“Small dogs reach skeletal and reproductive maturity sooner than larger breeds. Once they’ve achieved those measures of adulthood they carry on to live longer,” said Dr Kate Creevy, assistant professor of internal medicine at the University of Georgia.
In other words, small breeds have a shortened juvenile period and a longer adulthood.
How to calculate your dog’s true age
For first two years:
- 12.5 years per human year for the first two years for small dogs
- 10.5 years per human year for the first two years for medium-sized dogs
- 9 years per human year for the first two years for large dogs
For years 3+:
- Small: Dachshund (Miniature) 4.32, Border Terrier 4.47, Lhasa Apso 4.49, Shih Tzu 4.78, Whippet Medium 5.30, Chihuahua 4.87, West Highland White Terrier 4.96, Beagle 5.20, Miniature Schnauzer 5.46, Spaniel (Cocker) 5.55, Cavalier King Charles 5.77, Pug 5.95, French Bulldog 7.65
- Medium: Spaniel 5.46, Retriever (Labrador) 5.74, Golden Retriever 5.74, Staffordshire Bull Terrier 5.33, Bulldog 13.42
- Large: German Shepherd 7.84, Boxer 8.90
Large dogs may take two years to get to their fully mature skeletal body size and then they may only live another four or five years.
The Bulldog for example only lives on average until it’s six years old whereas a Border Terrier lives to the age of 14.
What this means is that small dogs age are quicker than big dogs in their first couple of human years but slower than big dogs once they hit adulthood.
So, strangely, a small dog is older than a big dog at two human years – but younger at five.
“It doesn’t happen in any other animal,” said Kate Creevy. “There isn’t any other species which has within a single species the same degree of size diversity that dogs have. It’s possible that by creating all of these diversely sized dogs that we unmasked this ageing phenomenon.”
She argues that if scientists genetically engineered one cow weighing 20 lbs at adulthood and another weighing 2,000 lbs then the same thing can happen in cows.
Nobody knows where the seven dog years to one human year theory came from or at least no-one is claiming it. It first appeared in maths text books in the 1960s and questions were set asking children to calculate the age of a dog using the 7:1 ratio.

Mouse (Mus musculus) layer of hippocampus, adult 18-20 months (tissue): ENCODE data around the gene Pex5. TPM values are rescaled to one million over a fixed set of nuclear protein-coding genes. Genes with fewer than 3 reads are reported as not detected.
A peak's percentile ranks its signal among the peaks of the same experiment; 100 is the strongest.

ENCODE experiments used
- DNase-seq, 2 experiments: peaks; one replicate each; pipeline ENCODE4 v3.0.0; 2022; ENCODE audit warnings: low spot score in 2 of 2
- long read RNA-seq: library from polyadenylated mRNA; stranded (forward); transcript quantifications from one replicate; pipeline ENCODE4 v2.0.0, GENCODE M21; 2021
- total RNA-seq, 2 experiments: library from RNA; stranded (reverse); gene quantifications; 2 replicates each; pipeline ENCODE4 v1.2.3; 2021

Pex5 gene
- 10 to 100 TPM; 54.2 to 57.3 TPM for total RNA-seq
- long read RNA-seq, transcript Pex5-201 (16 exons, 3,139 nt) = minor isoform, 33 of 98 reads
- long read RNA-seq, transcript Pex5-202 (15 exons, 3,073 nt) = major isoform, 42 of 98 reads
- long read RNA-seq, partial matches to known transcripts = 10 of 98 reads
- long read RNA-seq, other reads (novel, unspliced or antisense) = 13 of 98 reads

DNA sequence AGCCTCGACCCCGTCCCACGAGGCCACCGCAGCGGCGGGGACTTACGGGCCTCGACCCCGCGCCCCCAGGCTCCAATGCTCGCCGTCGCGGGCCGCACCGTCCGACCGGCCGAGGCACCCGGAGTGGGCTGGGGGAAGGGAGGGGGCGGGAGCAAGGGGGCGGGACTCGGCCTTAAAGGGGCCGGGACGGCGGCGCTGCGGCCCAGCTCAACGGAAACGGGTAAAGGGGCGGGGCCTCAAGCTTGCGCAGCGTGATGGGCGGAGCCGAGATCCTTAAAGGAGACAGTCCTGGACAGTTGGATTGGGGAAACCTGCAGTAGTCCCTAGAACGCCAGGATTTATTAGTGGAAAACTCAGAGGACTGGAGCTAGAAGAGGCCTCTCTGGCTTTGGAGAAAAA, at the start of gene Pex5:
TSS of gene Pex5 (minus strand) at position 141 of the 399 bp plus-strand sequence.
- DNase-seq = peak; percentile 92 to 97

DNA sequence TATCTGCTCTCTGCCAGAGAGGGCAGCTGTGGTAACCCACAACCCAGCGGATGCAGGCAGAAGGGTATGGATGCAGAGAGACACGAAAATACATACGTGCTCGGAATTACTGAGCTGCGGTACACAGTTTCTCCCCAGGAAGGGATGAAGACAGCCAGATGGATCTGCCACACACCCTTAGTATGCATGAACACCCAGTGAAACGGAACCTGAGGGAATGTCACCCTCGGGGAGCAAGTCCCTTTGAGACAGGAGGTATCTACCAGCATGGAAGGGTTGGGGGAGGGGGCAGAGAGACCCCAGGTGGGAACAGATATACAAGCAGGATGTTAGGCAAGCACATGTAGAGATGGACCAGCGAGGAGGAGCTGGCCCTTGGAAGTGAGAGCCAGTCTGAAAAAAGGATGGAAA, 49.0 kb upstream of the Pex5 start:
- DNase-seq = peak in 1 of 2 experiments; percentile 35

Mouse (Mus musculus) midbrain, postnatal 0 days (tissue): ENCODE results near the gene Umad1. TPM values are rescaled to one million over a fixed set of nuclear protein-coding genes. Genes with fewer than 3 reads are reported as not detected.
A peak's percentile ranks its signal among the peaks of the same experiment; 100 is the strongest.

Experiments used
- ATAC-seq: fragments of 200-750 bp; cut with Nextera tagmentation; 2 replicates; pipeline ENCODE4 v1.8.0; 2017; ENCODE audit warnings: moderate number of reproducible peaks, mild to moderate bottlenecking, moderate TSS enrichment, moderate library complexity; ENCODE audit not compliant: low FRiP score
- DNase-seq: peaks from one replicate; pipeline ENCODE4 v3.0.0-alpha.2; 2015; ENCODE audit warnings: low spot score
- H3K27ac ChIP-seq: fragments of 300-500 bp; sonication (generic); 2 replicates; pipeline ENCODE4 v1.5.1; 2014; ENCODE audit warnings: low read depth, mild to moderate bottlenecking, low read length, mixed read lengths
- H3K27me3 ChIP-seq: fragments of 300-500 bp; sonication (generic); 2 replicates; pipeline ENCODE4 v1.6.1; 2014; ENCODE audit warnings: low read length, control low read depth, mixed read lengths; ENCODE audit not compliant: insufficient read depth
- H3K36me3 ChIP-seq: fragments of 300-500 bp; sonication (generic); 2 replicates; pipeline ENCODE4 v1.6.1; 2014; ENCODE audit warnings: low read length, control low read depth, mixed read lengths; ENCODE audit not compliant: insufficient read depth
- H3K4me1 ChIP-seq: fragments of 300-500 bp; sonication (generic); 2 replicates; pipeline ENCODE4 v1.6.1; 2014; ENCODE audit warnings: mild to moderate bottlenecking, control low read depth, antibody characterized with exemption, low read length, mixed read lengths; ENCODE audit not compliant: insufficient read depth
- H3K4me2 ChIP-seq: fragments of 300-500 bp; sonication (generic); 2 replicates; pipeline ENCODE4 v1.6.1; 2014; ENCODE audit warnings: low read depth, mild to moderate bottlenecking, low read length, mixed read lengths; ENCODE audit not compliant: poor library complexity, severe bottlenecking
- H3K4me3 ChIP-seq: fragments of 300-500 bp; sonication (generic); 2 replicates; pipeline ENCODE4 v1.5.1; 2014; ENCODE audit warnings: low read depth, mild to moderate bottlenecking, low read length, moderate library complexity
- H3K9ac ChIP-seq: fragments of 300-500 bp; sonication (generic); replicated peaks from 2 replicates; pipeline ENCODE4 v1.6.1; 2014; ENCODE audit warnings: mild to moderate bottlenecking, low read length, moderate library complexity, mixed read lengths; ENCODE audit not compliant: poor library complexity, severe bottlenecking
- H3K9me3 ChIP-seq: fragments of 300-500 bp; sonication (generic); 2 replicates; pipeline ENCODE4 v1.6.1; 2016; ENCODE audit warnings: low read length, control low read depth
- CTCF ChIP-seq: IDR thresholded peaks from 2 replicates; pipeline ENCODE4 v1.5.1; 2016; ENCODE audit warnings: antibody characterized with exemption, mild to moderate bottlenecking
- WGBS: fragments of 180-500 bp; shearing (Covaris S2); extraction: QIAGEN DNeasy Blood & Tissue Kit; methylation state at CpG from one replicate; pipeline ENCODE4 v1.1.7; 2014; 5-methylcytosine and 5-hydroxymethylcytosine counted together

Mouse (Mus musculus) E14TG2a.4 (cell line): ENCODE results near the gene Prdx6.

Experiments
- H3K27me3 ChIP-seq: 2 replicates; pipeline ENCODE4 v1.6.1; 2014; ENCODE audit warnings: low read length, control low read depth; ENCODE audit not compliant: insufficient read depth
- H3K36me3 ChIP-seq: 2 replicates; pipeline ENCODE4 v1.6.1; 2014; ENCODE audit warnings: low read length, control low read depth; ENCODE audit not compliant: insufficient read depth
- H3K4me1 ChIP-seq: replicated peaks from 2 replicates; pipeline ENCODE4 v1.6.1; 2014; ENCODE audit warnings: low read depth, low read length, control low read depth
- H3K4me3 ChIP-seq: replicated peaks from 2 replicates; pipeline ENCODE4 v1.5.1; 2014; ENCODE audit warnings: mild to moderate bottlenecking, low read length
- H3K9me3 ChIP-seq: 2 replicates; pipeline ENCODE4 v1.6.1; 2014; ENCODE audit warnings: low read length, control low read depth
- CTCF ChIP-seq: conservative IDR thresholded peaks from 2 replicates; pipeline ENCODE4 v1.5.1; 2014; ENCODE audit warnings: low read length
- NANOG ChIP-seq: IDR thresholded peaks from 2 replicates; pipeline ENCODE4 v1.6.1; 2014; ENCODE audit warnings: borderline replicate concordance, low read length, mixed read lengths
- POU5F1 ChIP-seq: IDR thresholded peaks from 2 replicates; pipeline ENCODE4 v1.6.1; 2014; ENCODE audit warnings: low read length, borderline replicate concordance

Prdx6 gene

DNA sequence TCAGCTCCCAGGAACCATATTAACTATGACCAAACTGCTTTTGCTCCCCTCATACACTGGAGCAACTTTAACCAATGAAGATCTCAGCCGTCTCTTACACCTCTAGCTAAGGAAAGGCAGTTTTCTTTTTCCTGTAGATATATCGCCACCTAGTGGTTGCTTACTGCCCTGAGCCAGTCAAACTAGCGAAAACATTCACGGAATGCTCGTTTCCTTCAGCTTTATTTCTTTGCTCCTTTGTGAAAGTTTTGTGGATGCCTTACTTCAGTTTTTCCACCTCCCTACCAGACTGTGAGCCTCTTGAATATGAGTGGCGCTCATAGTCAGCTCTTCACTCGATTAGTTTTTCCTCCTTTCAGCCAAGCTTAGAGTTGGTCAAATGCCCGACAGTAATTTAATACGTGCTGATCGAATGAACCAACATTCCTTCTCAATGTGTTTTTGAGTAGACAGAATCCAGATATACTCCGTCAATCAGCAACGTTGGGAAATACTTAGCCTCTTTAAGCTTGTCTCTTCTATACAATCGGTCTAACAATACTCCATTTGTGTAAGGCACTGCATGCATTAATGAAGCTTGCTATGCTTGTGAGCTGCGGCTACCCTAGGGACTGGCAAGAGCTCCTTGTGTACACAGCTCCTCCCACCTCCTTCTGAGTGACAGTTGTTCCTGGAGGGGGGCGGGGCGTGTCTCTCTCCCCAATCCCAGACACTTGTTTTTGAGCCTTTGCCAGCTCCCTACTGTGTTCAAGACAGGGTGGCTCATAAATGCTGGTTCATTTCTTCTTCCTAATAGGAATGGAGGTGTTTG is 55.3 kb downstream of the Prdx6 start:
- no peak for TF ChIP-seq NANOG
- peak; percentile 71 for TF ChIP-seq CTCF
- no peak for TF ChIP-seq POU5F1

For the dog species as a whole it’s not a bad estimate.
If you factor in the varying rates of ageing in early years of a dog’s life and the differing life expectancies a more accurate estimate across all breeds would be six dogs years to one human year.
However if you look at opposing ends of the spectrum a Bulldog will age an average of 13 years per human year whereas for a Miniature Dachshund is just over four years.
And Meg, my Westie? She was not 135 but 109 when she passed away, the calculator suggests, ancient in human terms, but not unheard of. I think she’d have settled for that.
Japanese beagle lands TV jobs
Playing the piano and skateboarding, to showing off her ninja training and balancing on her front paws, she is one talented dog.
Purin the Japanese beagle has become a world wide hit after wowing audiences around the world with an array of incredible skills.
And the eight-year-old is not afraid of a bit of ruff and tumble, because her owner has taught her ninja moves and the art of stopping a samurai sword with her own paws.
Online videos of Purin have earned her eager followers and she has also become a cult hit on Japanese, American and Korean television.
The owner Makoto Kumagai has been inundated with showbiz requests from television companies hoping to feature Purin’s skills – so much so that the pooch now has her own agent.
Mr Kumagai said: ‘She has become famous all over the world and we regularly have people asking her to be in an advert, on their TV show or compete in a talent contest.